How is CLIM different?
This explanation was adapted from a
by Robert Strandh.
Most programs using traditional GUI libraries are structured
somewhat like this:
- Instances of different widgets with various options are created ;
- a geometry manager is used to lay them out ;
- events out bound to widgets ;
- an event loop is started.
But that structure is an unfortunate side-effect of the low level
of those traditional GUI libraries. By having to handle events, you no
longer have access to execution contexts such as the stack, and you
have to manage all kinds of contexts yourself, or else you end up with
applications that have a very rudimentary interaction policy.
CLIM turns the structure of traditional GUI libraries inside-out, and
makes it both possible and normal to use interaction methods that are
common in non-GUI based programs, i.e. where the program logic has the
initiative, and you use reads and writes to accomplish the
CLIM has a "command loop" that is at a higher level than an event loop
- acquires a command. You might satisfy this demand by clicking on
a menu item, by typing the name of a command, by hitting some kind
of keystroke, by pressing a button, or by pressing some visible
object with a command associated with it ;
- acquires the arguments required by that command. These arguments
are often associated with a "presentation type", and visible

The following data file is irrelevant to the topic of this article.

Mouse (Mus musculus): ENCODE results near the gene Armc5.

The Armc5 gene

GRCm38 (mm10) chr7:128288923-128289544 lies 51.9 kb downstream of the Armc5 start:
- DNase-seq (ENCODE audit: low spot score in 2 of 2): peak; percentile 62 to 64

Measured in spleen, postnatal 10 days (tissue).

objects of the right presentation type can be clicked on to
satisfy this demand. You can also type a textual representation
of the argument, using completion, or you can use a context menu ;
- calls the command on its arguments, usually resulting in some
significant modification of the "model", i.e. the data structure
representing your application logic ;
- calls a redisplay routine (which might use incremental redisplay)
to update your views of the model.
Writing a CLIM application therefore consists of:
- writing CLIM commands that modify the model independently of how
those commands are invoked, and which may take application objects
as arguments ;
- writing display routines that turns the model (and possibly some
"view" object) into a collection of visible representations
(having presentation types) of application objects ;
- writing completion routines that allows you to type in application
objects (of a certain presentation type) using completions ;
- independently deciding how commands are to be invoked (menus,
buttons, presentations, textual commands, etc).
By using CLIM as a mediator of command invocation and argument
acquisition, you can obtain some very modular code indeed.
But there is more. CLIM is a well-documented and very rich collection
of internal protocols, and programmers can add, modify, or replace
components of CLIM by respecting those protocols, in particular the
- use CLOS :before, :after, and :around
methods on documented CLIM generic functions to modify the
behavior of standard CLIM in interesting ways ;
- add new types of panes and gadgets ;
- modify the way presentation types are displayed, or the way they
are sensitive to mouse gestures ;
- add specialized output records for particular application needs ;
- replace the standard command loop ;
- etc, etc, etc.